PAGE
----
CW: This article mentions negative body image which could be distressing to some readers.
This article will discuss the challenges we all may encounter on a daily basis with negative body image and how normal it is in everyday life, even when we don't realise it. I'll also share my personal experience. Our body image is formed by the thoughts, feelings, attitudes, and beliefs we have about our bodies and how we look. This includes our shape, size, weight, gender identity, and the way our body functions for us.
I’ve struggled with my body image for most of my life. From being short and on the chubbier side (my friends love my thick and rosy cheeks, but I disagree). And having multiple surgeries on my hand (but I’ve been told it's not noticeable). However, that is only the beginning and there is a lot to cover. So, let’s start.
When we first open our eyes in the morning, we usually go through a routine, and mine used to be scrolling through social media for an hour to see how many likes, comments, and views I got on Instagram. Then I would look through other people's posts, and it always seemed like their posts had more views and likes, and it appeared as if they had a 'perfect life.'
Seeing other people's goddess-like physiques and flawlessly fitting garments makes you rethink certain decisions. I don't understand why we think that way and leap to the conclusion that other individuals don't have difficulties when, in fact, they do.
My biggest worry used to be gazing in the mirror and not liking the person I saw. All of the flaws began to pile up one by one. Then I'd try to conceal those flaws with cosmetics, but it never looked like what we see on social media. Today's social media platforms allow us to apply filters that remove acne, spots, blemishes, and markings, among other things.
Having slightly larger eyes or slightly blurred skin may not sound like much, but unfortunately, it can lead us to believe a false sense of reality. This can cause a lot of self-confidence issues as you become so used to seeing picture-perfect celebs in images that do not reflect their natural appearance.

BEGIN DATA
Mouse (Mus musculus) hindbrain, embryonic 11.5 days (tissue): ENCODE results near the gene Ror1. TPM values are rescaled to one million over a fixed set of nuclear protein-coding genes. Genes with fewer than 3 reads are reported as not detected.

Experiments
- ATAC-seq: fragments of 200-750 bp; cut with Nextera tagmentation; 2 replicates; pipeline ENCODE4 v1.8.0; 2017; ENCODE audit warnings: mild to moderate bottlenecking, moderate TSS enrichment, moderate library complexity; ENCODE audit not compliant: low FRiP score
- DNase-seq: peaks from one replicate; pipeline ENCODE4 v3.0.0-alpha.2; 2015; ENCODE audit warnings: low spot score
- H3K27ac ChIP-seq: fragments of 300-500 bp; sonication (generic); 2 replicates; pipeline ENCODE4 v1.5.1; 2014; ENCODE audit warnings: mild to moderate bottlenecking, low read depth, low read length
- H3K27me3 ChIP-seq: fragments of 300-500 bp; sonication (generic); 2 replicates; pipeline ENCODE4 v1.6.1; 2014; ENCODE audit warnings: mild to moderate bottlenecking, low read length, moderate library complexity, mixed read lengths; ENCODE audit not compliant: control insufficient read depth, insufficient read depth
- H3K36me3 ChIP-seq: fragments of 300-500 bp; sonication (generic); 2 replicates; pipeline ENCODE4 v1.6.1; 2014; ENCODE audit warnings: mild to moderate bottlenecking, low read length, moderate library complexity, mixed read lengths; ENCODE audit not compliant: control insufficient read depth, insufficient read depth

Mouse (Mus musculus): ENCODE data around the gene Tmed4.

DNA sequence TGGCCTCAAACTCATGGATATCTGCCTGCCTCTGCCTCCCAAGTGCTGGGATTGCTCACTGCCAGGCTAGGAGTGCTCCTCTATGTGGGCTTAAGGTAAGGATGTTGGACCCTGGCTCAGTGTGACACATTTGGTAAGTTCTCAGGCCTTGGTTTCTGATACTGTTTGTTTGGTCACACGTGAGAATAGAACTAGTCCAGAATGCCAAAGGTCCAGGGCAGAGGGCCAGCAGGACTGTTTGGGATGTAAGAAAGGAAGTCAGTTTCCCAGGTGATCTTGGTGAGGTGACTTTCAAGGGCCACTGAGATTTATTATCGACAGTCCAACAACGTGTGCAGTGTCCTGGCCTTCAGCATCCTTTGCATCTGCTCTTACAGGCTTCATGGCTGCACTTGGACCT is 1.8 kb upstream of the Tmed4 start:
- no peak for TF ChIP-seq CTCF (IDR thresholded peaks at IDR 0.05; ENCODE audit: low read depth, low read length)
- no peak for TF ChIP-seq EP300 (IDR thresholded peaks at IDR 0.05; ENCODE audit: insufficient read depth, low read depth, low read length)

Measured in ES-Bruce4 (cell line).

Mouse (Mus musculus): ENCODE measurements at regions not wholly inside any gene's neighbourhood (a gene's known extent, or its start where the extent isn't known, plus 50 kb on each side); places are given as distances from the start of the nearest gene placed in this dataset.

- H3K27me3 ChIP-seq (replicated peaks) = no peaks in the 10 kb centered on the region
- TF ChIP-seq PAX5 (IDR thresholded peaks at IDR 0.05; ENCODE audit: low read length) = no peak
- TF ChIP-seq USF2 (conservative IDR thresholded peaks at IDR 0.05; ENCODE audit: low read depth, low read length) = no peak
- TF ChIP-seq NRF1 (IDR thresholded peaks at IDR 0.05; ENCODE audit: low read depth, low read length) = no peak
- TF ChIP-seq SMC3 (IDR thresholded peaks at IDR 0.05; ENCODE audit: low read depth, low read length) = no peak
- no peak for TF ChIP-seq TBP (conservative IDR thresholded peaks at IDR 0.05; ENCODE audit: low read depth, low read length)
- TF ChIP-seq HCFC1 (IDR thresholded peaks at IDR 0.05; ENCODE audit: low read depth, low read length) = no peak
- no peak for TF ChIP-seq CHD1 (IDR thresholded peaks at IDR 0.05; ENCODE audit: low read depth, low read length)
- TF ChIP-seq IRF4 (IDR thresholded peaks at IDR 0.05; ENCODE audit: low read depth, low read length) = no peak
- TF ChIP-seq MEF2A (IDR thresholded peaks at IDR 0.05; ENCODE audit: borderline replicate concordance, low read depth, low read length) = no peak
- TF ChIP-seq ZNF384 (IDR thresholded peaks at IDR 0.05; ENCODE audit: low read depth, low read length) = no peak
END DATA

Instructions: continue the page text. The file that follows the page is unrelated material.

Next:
Instead of using fake beauty filters, why not accept our flaws and show the world that your body does not define who you are? I believe that as a society, we must embrace the fact that we all have diverse body types. It is said that ‘Young people are more likely to suffer with negative emotions about their appearance; 65% of under 18s thought there was an ‘ideal’ body type compared with 45% of adults.’
Shopping For Clothes
Going clothing shopping may be a headache for some people, including me. I loathe shopping for clothes, especially for social gatherings and family events. Being short and chubby makes it difficult to find clothing that fits well. I've always struggled to find clothing that flatters my figure; the dress shouldn't be too short, too long, or too tight. Or others will criticise you and make remarks behind your back. Culture has a big influence on how you dress, and certain cultural ensembles may seem different than what others generally wear, so you can attract some glances and feel self-conscious. Can't we be proud of our heritage, embrace our cultural differences, and work together to feel better about our bodies?
Why do mannequins all look the same? The fashion industry fails to recognise that we all have diverse body shapes. But no, all of the mannequins are the same size and weight. How is that meant to help us feel both comfortable in our bodies and powerful in the way we wear our bodies? Furthermore, why do the clothes on the mannequin appear so much nicer than the clothes on our bodies? Why can't we have mannequins who are curvaceous and short to make us feel more accepted in society? I'm sure it would make shopping more enjoyable.
As the day progresses, we have more time to reflect. These are some of the questions I find myself asking: Is it possible that I ate too much today? Who and why is telling me that my body isn't good enough as it is? Why do I hate my body? And why can't I appear to be the same person on Instagram/Facebook? And this continues indefinitely till another question enters my mind. Because I am an over-thinker. Why do we keep telling ourselves that tomorrow will be different, yet the cycle continues?
How to feel more positive about your body
• Daily spoken affirmations and reminders are something you should give yourself.
• If possible, surround yourself with positive people.
• Stop comparing yourself to others, you are perfect the way you are
• Concentrate on your positive traits
• Do something enjoyable for your body, such as taking a warm bath or spending time in nature.